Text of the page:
“That’s really neat!” was the first reaction of my students to the Latin songs on this CD, and a week of singing along with the CD and studying the texts only increased their enthusiasm. Carmina Popularia is the latest in Bolchazy-Carducci’s admirable series of musical offerings in Latin. All the texts recorded here can be found in Franz Schlosser’s collection Latine Cantemus, published by Bolchazy-Carducci in 1996, with many translations into Latin by Schlosser, as well as appendices of old favorites like “Gaudeamus” and “Adeste, Fideles.” “Gaudeamus Igitur” is the only one of fifteen songs on the CD with a text originally in Latin; “Guantanamera” is from the Spanish of Cuban poet Jose Marti, “Auld Lang Syne” from the Scots dialect of Robert Burns (how many New Year’s Eve revelers know that the title means “Old Long Since”?). The rest are from different periods of British and American English, from the anonymous Tudor
ballad “Greensleeves” (sometimes attributed to Henry VIII) to the modern children’s song “This Old Man.” The Latin texts (but not the English or Spanish or Scots originals) are all reprinted with the notes to the CD.
The musical arrangements by Teddy Irwin, performed here by Irwin on guitar and C. C. Crouch on guitar and vocals, are pleasant updatings of traditional favorites; they make the songs fresh and interesting without destroying your sense that you know how to sing them. Crouch’s pronunciation (classical not ecclesiastical) is clear and comprehensible, making the CD suitable for classroom sing-along purposes, although it is impossible to sing this arrangement of “Row, Row, Row Your Boat” as a round.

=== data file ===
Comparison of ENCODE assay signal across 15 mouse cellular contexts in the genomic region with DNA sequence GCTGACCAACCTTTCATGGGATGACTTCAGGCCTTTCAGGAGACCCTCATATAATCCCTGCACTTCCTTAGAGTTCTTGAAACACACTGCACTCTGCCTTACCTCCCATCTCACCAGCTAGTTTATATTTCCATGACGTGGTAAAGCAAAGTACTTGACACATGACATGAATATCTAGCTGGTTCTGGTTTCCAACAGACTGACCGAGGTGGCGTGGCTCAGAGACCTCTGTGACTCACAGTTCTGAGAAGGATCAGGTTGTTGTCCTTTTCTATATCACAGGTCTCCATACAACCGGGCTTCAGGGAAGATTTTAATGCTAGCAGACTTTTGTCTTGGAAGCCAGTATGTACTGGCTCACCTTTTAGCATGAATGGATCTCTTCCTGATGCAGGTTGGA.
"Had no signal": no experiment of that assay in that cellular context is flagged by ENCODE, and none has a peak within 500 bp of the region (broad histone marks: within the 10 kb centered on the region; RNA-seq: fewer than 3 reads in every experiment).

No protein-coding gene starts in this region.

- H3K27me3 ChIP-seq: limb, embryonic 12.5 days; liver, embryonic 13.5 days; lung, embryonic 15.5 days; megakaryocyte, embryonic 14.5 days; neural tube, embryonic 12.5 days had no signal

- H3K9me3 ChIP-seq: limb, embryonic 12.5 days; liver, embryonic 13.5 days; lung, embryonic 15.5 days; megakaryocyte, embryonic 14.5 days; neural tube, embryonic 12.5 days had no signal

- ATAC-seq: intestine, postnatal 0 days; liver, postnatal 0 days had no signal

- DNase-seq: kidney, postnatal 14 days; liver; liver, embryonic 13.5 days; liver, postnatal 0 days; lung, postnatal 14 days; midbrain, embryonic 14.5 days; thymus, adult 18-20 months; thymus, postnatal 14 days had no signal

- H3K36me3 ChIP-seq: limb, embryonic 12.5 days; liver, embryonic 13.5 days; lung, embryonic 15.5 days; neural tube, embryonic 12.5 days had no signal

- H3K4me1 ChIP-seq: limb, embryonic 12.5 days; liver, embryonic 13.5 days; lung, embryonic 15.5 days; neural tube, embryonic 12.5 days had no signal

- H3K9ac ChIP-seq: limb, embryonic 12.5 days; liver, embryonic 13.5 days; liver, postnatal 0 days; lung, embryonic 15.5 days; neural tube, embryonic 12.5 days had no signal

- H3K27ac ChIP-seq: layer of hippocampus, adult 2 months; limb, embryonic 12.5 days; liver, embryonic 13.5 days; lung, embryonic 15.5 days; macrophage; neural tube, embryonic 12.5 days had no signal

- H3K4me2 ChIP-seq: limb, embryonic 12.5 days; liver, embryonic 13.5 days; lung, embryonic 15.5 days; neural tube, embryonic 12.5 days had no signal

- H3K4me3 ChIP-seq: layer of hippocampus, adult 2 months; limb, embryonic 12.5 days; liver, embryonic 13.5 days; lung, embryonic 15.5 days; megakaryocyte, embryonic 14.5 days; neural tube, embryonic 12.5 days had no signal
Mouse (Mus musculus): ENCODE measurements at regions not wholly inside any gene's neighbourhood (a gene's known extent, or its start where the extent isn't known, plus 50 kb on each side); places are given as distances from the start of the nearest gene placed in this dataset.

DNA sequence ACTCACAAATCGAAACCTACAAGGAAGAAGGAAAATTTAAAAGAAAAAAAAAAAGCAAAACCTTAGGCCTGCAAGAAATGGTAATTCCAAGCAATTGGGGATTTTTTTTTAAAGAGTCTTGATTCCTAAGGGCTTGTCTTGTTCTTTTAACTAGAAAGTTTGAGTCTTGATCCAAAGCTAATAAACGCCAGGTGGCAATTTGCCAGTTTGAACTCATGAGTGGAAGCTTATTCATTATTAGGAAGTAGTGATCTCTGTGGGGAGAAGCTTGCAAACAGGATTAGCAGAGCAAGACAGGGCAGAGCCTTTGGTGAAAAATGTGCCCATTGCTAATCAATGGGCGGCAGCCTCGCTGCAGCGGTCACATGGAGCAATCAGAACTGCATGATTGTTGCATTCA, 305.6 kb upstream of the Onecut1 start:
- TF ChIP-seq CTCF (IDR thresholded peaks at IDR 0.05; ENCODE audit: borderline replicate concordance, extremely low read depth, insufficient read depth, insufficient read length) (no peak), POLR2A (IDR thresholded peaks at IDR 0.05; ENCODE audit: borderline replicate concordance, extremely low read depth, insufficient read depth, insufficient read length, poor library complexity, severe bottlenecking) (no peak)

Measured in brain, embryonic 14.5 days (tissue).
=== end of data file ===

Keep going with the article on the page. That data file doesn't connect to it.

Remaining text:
It is probably inappropriate to cite here Robert Frost’s remark that “Poetry is what gets lost in the translation.” The original texts included here are loved for their homey familiarity, their nonsense syllables and animal noises, their simple patterns and returning refrains, as much as for any poetic greatness they may possess. Schlosser understands this about them, and works skillfully to duplicate their sound effects, their metrical and rhyming patterns, taking liberties as needed with the sense.